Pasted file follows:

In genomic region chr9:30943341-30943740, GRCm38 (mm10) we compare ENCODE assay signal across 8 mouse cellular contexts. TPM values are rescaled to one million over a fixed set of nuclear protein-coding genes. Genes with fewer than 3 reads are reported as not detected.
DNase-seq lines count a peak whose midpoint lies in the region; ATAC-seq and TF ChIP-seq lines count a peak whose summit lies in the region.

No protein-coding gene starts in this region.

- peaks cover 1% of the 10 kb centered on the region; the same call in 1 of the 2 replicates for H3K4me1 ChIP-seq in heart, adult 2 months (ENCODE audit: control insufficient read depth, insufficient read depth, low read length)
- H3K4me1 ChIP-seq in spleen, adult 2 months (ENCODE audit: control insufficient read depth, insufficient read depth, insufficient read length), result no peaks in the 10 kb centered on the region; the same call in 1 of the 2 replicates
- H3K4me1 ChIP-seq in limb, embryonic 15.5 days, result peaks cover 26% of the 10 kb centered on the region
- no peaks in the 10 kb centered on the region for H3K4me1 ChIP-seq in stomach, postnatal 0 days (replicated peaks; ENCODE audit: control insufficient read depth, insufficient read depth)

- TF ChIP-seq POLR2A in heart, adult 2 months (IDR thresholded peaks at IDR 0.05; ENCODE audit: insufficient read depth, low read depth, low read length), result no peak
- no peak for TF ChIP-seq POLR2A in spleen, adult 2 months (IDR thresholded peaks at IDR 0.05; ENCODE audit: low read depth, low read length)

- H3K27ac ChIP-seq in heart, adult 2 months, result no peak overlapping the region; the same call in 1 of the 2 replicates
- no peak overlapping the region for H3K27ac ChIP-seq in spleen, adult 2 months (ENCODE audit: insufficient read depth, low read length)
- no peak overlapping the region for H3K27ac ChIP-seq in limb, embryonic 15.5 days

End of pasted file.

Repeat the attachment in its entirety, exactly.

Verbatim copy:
In genomic region chr9:30943341-30943740, GRCm38 (mm10) we compare ENCODE assay signal across 8 mouse cellular contexts. TPM values are rescaled to one million over a fixed set of nuclear protein-coding genes. Genes with fewer than 3 reads are reported as not detected.
DNase-seq lines count a peak whose midpoint lies in the region; ATAC-seq and TF ChIP-seq lines count a peak whose summit lies in the region.

No protein-coding gene starts in this region.

- peaks cover 1% of the 10 kb centered on the region; the same call in 1 of the 2 replicates for H3K4me1 ChIP-seq in heart, adult 2 months (ENCODE audit: control insufficient read depth, insufficient read depth, low read length)
- H3K4me1 ChIP-seq in spleen, adult 2 months (ENCODE audit: control insufficient read depth, insufficient read depth, insufficient read length), result no peaks in the 10 kb centered on the region; the same call in 1 of the 2 replicates
- H3K4me1 ChIP-seq in limb, embryonic 15.5 days, result peaks cover 26% of the 10 kb centered on the region
- no peaks in the 10 kb centered on the region for H3K4me1 ChIP-seq in stomach, postnatal 0 days (replicated peaks; ENCODE audit: control insufficient read depth, insufficient read depth)

- TF ChIP-seq POLR2A in heart, adult 2 months (IDR thresholded peaks at IDR 0.05; ENCODE audit: insufficient read depth, low read depth, low read length), result no peak
- no peak for TF ChIP-seq POLR2A in spleen, adult 2 months (IDR thresholded peaks at IDR 0.05; ENCODE audit: low read depth, low read length)

- H3K27ac ChIP-seq in heart, adult 2 months, result no peak overlapping the region; the same call in 1 of the 2 replicates
- no peak overlapping the region for H3K27ac ChIP-seq in spleen, adult 2 months (ENCODE audit: insufficient read depth, low read length)
- no peak overlapping the region for H3K27ac ChIP-seq in limb, embryonic 15.5 days